The placebo response in clinical trials of new drugs has long puzzled doctors and scientists. When someone receives a placebo—a sugar pill or some other chemically inactive substance, for instance—rather than the drug, that person may experience beneficial effects nonetheless. But they may also experience side effects from the placebo—this is called the nocebo response. Now, new research shows that the perceived cost of a treatment can influence that response.
A team led by Christian Büchel at University Medical Center Hamburg-Eppendorf in Germany show that healthy volunteers who thought they were receiving an expensive treatment showed more pain in experimental laboratory tests than when under the impression that the treatment was cheap. Both treatments, however, had no active ingredients.
Using brain imaging, the researchers also show that interactions between brain regions involved in pain signalling and the spinal cord underlie this effect.
The findings were published online October 6th in the journal Science.
Setting up expectations
The placebo response involves positive expectations of a treatment—people think they will feel better—while the nocebo response involves negative expectations—people believe they will get worse. Both are heavily influenced by patients’ perceptions, prior experiences and the encounter with the doctor or investigator.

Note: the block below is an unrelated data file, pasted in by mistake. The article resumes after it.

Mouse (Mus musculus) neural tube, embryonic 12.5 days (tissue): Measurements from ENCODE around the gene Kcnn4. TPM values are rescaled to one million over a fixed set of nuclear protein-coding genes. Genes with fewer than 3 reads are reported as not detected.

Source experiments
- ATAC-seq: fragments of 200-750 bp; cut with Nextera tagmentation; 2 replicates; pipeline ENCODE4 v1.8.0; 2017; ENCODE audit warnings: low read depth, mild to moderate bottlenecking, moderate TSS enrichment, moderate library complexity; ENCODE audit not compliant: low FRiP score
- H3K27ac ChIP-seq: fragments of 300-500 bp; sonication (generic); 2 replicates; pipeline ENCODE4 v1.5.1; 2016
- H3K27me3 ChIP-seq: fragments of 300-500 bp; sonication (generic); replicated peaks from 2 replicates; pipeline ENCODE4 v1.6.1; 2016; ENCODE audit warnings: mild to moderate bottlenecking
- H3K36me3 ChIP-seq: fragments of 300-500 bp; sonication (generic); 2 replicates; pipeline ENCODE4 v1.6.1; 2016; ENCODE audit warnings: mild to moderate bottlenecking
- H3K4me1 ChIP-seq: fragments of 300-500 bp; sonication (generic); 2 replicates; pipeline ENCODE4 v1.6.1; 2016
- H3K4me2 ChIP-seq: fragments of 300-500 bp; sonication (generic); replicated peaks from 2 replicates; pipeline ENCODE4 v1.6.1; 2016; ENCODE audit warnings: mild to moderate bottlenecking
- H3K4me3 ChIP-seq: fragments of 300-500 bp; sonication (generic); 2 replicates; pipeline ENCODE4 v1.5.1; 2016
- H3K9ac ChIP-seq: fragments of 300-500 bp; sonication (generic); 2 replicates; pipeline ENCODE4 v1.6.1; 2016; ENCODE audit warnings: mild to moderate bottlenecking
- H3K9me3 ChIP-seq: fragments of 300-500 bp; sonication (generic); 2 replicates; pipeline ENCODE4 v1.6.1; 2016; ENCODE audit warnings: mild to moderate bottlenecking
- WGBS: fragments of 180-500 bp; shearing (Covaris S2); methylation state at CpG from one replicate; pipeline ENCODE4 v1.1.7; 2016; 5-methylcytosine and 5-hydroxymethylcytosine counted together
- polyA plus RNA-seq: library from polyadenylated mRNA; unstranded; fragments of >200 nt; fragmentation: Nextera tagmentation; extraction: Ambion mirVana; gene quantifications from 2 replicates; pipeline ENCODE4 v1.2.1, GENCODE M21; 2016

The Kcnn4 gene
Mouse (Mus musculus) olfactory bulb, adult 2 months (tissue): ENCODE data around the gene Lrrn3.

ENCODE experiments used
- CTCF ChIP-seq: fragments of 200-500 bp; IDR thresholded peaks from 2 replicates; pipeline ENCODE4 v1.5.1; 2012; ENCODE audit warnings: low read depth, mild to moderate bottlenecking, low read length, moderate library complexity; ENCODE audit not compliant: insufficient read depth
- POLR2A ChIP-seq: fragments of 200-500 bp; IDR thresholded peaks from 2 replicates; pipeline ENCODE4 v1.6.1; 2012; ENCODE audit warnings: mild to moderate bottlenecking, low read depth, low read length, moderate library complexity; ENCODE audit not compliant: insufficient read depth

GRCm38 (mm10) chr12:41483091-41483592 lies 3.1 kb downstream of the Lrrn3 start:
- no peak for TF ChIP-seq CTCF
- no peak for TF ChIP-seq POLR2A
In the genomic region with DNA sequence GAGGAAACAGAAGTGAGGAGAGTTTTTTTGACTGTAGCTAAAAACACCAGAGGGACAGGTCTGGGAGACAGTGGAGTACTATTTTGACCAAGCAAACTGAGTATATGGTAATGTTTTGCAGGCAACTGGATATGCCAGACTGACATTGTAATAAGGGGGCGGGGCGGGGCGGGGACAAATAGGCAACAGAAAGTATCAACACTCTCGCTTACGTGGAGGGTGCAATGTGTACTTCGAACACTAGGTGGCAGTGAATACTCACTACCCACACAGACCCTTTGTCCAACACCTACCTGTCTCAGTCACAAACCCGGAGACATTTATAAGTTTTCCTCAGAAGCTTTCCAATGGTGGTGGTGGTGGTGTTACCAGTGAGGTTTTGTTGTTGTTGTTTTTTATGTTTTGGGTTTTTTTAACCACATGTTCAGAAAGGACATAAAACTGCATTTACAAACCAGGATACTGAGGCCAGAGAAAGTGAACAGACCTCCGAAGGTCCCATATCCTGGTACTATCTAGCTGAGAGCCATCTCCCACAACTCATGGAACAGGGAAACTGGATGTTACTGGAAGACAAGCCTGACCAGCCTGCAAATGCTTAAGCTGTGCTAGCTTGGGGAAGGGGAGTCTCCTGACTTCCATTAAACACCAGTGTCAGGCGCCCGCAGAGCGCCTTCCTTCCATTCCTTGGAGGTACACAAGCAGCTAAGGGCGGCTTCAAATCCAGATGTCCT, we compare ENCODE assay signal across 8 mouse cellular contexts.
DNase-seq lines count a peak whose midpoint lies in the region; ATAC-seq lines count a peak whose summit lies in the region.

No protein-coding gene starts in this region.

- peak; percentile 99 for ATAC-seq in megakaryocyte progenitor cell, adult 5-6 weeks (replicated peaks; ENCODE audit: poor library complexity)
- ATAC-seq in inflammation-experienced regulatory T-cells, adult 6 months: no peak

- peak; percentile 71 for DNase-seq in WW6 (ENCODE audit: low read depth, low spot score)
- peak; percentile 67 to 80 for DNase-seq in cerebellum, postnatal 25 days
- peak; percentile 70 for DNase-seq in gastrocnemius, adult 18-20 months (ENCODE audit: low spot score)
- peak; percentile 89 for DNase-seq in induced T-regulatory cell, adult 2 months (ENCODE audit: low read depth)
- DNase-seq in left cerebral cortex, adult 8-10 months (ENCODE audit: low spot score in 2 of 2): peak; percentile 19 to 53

Placebo and nocebo are complex phenomena influenced by a host of environmental, cognitive and psychological factors. Previous research has shown that the price of drugs, their packaging and their labelling can also affect the placebo response.
“There have been several studies showing that price information influences the placebo response, so we were interested to find out if the same was true for the nocebo effect,” says Alexandra Tinnermann, first author of the study.
49 participants were recruited for the research. They were told that the aim of the study was to investigate the reported side effects of increased pain sensitivity from two commonly prescribed creams used to treat itchy inflammation of the skin. However, both creams were placebos and contained no active ingredients.
Further, one cream was labelled as cheap and the other as expensive but no actual price was provided for either. In addition, the cheap cream was packaged in a custom-designed, orange-and-white box to imply that it was a cheap, generic medication, while the expensive cream was packaged in a different, blue box to imply it was a more expensive, brand medication.
A separate group of 66 individuals were asked to estimate the actual price of the two creams based on the packaging. They estimated that the price of the more elaborately designed blue box, containing the supposedly expensive cream, was significantly higher than that of the plainer orange-and-white box containing the cheap cream.
More expensive means more pain
Next, the researchers applied the cheap nocebo cream to the forearm of those in one group (the “cheap” group) and the expensive cream to the forearm of people in another group (the “expensive” group) and left it there for 30 minutes. Both groups also received a control cream, in order to compare pain in response to nocebo vs. pain the patients had at the start of the study. This control cream was just like the other creams.